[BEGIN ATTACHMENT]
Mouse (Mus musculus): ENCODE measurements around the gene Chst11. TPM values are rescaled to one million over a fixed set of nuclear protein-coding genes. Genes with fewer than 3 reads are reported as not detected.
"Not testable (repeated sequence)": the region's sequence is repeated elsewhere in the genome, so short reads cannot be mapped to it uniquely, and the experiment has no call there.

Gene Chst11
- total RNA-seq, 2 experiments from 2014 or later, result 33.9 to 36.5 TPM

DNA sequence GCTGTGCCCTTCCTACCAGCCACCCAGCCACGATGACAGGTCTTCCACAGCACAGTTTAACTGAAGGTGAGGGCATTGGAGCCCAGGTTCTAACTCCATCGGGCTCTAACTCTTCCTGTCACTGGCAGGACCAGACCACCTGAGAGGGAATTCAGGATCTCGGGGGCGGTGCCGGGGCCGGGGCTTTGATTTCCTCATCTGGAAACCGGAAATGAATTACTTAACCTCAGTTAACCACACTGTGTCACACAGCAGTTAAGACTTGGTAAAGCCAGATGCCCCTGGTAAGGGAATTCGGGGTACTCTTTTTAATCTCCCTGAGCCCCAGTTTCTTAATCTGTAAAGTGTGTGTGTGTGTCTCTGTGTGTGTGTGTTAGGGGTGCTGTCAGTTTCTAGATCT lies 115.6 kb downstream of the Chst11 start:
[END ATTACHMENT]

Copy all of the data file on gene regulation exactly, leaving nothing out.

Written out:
Mouse (Mus musculus): ENCODE measurements around the gene Chst11. TPM values are rescaled to one million over a fixed set of nuclear protein-coding genes. Genes with fewer than 3 reads are reported as not detected.
"Not testable (repeated sequence)": the region's sequence is repeated elsewhere in the genome, so short reads cannot be mapped to it uniquely, and the experiment has no call there.

Gene Chst11
- total RNA-seq, 2 experiments from 2014 or later, result 33.9 to 36.5 TPM

DNA sequence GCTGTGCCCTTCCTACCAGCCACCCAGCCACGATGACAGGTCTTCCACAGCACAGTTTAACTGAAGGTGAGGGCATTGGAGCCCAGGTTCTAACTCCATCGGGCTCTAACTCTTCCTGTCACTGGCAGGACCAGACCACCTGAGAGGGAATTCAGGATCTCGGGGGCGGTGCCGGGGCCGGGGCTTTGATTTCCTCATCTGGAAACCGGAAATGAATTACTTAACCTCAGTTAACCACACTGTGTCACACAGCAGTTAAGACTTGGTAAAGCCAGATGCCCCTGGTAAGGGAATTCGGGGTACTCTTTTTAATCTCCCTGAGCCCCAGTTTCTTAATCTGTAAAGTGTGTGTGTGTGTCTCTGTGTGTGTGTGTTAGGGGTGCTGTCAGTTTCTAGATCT lies 115.6 kb downstream of the Chst11 start: